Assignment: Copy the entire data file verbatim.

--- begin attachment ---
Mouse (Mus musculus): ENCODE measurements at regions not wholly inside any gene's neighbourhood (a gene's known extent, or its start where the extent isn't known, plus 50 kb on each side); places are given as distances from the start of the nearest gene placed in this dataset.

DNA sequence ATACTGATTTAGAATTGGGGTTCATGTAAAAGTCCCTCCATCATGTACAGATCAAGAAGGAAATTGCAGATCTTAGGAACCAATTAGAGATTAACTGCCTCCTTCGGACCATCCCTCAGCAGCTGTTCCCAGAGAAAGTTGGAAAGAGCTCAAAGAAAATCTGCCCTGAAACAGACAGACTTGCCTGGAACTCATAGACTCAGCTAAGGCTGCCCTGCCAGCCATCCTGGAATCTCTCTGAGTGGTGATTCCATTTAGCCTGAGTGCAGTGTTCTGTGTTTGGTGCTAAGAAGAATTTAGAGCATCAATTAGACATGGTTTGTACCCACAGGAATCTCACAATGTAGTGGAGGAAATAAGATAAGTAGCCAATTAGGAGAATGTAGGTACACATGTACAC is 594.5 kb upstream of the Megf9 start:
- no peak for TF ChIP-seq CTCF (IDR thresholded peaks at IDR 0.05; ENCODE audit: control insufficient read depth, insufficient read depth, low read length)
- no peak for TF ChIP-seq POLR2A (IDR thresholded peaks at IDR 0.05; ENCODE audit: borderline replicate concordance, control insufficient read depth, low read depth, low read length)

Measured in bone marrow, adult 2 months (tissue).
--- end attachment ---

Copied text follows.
Mouse (Mus musculus): ENCODE measurements at regions not wholly inside any gene's neighbourhood (a gene's known extent, or its start where the extent isn't known, plus 50 kb on each side); places are given as distances from the start of the nearest gene placed in this dataset.

DNA sequence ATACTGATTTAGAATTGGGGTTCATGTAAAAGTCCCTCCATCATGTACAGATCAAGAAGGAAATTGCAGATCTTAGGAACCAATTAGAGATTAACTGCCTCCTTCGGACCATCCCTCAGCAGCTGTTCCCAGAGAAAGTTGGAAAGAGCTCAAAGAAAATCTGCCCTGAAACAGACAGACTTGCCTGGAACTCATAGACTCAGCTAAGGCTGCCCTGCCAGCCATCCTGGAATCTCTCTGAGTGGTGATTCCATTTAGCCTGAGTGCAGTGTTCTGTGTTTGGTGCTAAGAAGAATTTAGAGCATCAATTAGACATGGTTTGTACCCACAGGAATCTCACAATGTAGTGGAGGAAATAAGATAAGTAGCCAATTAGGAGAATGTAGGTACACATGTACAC is 594.5 kb upstream of the Megf9 start:
- no peak for TF ChIP-seq CTCF (IDR thresholded peaks at IDR 0.05; ENCODE audit: control insufficient read depth, insufficient read depth, low read length)
- no peak for TF ChIP-seq POLR2A (IDR thresholded peaks at IDR 0.05; ENCODE audit: borderline replicate concordance, control insufficient read depth, low read depth, low read length)

Measured in bone marrow, adult 2 months (tissue).